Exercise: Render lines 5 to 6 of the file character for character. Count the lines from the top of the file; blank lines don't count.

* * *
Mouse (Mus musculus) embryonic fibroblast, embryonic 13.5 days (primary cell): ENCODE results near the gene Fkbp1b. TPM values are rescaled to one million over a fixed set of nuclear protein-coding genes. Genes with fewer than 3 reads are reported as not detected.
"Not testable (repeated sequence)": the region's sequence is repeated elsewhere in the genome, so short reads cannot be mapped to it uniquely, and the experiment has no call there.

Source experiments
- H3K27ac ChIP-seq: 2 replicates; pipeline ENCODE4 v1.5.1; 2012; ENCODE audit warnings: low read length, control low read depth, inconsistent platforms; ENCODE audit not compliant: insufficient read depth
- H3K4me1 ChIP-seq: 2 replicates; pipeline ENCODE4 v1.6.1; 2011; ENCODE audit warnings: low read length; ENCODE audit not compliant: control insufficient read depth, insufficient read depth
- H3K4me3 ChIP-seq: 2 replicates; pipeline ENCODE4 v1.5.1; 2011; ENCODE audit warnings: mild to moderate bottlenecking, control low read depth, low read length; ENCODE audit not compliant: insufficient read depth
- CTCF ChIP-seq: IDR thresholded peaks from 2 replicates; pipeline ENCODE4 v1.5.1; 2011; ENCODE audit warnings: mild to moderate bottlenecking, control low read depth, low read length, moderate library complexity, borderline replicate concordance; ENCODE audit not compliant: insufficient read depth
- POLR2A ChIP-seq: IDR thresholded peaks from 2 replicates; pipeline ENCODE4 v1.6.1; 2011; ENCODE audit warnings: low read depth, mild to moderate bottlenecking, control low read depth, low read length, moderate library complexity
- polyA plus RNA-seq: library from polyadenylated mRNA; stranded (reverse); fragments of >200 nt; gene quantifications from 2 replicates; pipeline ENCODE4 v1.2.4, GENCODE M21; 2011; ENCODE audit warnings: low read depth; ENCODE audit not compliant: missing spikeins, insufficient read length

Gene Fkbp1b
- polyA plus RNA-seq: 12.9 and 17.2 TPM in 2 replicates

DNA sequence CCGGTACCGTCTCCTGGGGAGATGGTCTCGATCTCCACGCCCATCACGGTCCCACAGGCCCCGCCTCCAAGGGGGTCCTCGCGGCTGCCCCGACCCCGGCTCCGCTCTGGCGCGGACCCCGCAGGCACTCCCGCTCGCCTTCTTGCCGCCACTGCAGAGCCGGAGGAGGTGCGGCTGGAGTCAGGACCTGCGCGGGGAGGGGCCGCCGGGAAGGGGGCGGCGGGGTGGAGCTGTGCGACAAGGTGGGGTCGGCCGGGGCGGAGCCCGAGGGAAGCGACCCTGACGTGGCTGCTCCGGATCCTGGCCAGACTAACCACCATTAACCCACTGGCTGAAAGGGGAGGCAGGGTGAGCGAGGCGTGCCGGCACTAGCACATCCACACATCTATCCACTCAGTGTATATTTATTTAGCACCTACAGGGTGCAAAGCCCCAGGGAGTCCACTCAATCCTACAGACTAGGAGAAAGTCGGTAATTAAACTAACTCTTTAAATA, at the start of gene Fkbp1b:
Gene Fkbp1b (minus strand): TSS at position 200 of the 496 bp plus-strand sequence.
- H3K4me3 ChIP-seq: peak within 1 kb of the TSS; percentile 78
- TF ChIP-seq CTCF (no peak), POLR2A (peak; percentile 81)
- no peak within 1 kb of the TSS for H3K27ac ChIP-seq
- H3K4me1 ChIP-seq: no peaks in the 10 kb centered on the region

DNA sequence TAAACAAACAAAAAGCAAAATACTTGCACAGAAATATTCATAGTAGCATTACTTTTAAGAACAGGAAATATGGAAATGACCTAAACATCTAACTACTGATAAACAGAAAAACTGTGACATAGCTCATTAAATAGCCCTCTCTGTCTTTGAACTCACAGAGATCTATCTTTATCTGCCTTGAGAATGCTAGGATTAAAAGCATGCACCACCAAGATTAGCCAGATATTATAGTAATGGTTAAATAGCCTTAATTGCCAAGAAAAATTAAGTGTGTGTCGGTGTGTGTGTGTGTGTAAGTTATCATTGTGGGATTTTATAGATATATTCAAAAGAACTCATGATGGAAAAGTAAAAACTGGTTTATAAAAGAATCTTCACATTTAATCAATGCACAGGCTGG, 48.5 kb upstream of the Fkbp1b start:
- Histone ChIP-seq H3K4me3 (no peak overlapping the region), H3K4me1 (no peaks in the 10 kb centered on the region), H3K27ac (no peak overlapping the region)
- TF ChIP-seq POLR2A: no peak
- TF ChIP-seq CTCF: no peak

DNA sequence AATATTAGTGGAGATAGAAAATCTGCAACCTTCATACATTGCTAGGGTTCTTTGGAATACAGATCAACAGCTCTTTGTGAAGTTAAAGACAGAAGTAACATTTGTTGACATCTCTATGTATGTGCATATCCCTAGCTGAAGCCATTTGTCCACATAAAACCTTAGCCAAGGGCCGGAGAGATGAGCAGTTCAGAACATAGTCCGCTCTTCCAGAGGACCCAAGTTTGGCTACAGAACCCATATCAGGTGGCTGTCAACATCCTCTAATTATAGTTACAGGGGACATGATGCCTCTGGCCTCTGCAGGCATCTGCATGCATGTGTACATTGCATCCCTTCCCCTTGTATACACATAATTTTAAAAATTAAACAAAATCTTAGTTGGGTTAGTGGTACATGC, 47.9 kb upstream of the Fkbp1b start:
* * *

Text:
- H3K4me1 ChIP-seq: 2 replicates; pipeline ENCODE4 v1.6.1; 2011; ENCODE audit warnings: low read length; ENCODE audit not compliant: control insufficient read depth, insufficient read depth
- H3K4me3 ChIP-seq: 2 replicates; pipeline ENCODE4 v1.5.1; 2011; ENCODE audit warnings: mild to moderate bottlenecking, control low read depth, low read length; ENCODE audit not compliant: insufficient read depth